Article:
Review
Bioactive Compounds in Moringa oleifera: Mechanisms of Action, Focus on Their Anti-Inflammatory Properties
by Adina Chiș, Paul Aimé Noubissi, Oana-Lelia Pop, Carmen Ioana Mureșan, Michel Archange Fokam Tagne, René Kamgang, Adriana Fodor, Adela-Viviana Sitar-Tăut, Angela Cozma, Olga Hilda Orășan, Simona Codruța Hegheș, Romana Vulturar and Ramona Suharoschi
Plants 2024, 13(1), 20; https://doi.org/10.3390/plants13010020 (registering DOI) - 20 Dec 2023
Cited by 1 | Viewed by 1863
Abstract
Moringa oleifera (M. oleifera) is a tropical tree native to Pakistan, India, Bangladesh, and Afghanistan; it is cultivated for its nutritious leaves, pods, and seeds. This scientific study was conducted to outline the anti-inflammatory properties and mechanisms of action of bioactive [...] Read more.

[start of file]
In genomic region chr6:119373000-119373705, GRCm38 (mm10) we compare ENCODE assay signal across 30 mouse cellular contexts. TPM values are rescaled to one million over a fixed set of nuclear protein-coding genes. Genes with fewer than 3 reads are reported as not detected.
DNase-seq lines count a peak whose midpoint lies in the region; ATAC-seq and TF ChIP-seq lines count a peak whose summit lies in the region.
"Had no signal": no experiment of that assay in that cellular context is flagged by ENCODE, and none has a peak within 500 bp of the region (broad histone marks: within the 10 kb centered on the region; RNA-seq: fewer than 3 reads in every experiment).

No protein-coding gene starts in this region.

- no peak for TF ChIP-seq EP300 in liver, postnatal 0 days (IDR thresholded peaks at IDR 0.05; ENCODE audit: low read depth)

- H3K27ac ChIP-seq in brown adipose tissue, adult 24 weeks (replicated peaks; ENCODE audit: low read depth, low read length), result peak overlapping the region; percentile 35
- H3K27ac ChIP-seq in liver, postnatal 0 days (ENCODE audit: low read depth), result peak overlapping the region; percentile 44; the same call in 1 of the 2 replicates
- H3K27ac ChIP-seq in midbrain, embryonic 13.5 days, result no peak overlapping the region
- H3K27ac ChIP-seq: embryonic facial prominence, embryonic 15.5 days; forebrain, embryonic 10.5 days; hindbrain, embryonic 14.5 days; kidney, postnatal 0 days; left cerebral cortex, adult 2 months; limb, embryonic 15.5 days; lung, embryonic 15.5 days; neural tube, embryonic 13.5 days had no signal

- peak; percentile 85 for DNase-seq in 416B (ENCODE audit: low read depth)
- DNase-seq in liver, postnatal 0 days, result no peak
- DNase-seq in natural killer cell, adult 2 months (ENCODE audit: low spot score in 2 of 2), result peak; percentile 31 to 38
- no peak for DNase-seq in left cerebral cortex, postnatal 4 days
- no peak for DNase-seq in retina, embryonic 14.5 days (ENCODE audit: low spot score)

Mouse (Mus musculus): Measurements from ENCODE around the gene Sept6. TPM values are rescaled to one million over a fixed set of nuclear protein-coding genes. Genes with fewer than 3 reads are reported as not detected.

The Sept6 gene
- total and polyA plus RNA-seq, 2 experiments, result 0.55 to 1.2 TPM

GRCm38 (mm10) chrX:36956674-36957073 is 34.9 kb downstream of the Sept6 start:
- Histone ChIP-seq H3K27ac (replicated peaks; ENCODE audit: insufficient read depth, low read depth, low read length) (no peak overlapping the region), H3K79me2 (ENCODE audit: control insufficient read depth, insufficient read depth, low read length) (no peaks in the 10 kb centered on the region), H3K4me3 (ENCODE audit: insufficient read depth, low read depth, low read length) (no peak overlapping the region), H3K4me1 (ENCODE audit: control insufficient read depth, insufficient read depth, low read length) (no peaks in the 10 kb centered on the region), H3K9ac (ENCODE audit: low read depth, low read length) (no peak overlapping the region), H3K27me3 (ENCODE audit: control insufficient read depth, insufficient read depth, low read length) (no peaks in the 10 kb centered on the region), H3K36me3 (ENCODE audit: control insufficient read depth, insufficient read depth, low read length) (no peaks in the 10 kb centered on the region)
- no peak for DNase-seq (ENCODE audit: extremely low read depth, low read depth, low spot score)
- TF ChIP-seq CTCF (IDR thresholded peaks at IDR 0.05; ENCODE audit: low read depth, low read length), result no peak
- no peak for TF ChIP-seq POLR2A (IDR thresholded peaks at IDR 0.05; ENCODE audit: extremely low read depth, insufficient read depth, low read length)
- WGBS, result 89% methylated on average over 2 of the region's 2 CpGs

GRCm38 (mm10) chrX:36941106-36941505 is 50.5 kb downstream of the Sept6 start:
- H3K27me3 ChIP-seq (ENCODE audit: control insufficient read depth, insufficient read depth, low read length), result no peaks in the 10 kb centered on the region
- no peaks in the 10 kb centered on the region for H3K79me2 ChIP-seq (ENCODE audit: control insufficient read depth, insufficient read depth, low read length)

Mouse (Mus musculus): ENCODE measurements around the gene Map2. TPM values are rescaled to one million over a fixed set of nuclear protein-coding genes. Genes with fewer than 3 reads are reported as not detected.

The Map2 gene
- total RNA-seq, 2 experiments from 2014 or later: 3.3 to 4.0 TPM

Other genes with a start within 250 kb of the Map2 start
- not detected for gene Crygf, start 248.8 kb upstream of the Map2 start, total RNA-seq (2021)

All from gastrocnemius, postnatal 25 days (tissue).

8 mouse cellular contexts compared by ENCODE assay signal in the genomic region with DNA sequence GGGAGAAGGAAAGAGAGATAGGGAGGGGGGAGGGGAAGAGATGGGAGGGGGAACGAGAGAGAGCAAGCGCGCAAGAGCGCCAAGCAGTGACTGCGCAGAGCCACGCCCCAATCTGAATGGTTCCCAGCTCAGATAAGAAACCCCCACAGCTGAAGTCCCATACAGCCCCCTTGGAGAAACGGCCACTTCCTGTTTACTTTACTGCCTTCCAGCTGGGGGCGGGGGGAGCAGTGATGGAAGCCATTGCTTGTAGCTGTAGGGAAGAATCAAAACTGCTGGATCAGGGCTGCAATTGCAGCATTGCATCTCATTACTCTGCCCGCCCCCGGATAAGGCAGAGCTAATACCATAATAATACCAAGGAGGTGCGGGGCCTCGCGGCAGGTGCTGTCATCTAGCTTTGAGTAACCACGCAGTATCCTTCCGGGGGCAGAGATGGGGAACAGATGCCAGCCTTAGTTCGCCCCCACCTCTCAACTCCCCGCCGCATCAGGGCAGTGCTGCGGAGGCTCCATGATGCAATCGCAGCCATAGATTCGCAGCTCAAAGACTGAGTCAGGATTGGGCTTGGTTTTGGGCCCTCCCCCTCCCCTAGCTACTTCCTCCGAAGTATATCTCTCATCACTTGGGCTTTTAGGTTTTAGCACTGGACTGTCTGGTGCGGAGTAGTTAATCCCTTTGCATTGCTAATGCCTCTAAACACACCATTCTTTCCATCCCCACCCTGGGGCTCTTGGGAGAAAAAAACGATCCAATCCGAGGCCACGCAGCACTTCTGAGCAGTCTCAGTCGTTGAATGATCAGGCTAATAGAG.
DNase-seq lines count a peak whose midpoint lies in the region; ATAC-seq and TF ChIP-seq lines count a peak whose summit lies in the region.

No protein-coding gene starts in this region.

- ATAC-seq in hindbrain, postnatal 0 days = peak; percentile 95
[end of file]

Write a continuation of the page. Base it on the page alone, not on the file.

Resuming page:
Moringa oleifera (M. oleifera) is a tropical tree native to Pakistan, India, Bangladesh, and Afghanistan; it is cultivated for its nutritious leaves, pods, and seeds. This scientific study was conducted to outline the anti-inflammatory properties and mechanisms of action of bioactive compounds from M. oleifera. The existing research has found that the plant is used in traditional medicine due to its bioactive compounds, including phytochemicals: flavonoids and polyphenols. The compounds are thought to exert their anti-inflammatory effects due to: (1) inhibition of pro-inflammatory enzymes: quercetin and kaempferol inhibit the pro-inflammatory enzymes (cyclooxygenase and lipoxygenase); (2) regulation of cytokine production: isothiocyanates modulate signaling pathways involved in inflammation, such as the nuclear factor-kappa B (NF-kappa B) pathway; isothiocyanates inhibit the production of pro-inflammatory cytokines such as TNF-α (tumor necrosis factor α) and IL-1β (interleukin-1β); and (3) antioxidant activity: M. oleifera contains flavonoids, polyphenols, known to reduce oxidative stress and inflammation. The review includes M. oleifera’s effects on cardiovascular protection, anti-hypertensive activities, type 2 diabetes, inflammatory bowel disease, and non-alcoholic fatty liver disease (NAFLD). This research could prove valuable for exploring the pharmacological potential of M. oleifera and contributing to the prospects of developing effective medicines for the benefit of human health. Full article